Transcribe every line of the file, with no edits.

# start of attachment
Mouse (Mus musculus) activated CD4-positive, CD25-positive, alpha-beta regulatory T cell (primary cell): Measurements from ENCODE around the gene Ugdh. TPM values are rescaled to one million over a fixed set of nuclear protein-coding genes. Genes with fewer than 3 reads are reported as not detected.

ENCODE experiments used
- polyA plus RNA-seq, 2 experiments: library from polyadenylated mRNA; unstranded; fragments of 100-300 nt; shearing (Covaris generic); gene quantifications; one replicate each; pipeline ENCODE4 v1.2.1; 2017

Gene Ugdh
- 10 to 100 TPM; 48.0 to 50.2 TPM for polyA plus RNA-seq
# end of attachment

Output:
Mouse (Mus musculus) activated CD4-positive, CD25-positive, alpha-beta regulatory T cell (primary cell): Measurements from ENCODE around the gene Ugdh. TPM values are rescaled to one million over a fixed set of nuclear protein-coding genes. Genes with fewer than 3 reads are reported as not detected.

ENCODE experiments used
- polyA plus RNA-seq, 2 experiments: library from polyadenylated mRNA; unstranded; fragments of 100-300 nt; shearing (Covaris generic); gene quantifications; one replicate each; pipeline ENCODE4 v1.2.1; 2017

Gene Ugdh
- 10 to 100 TPM; 48.0 to 50.2 TPM for polyA plus RNA-seq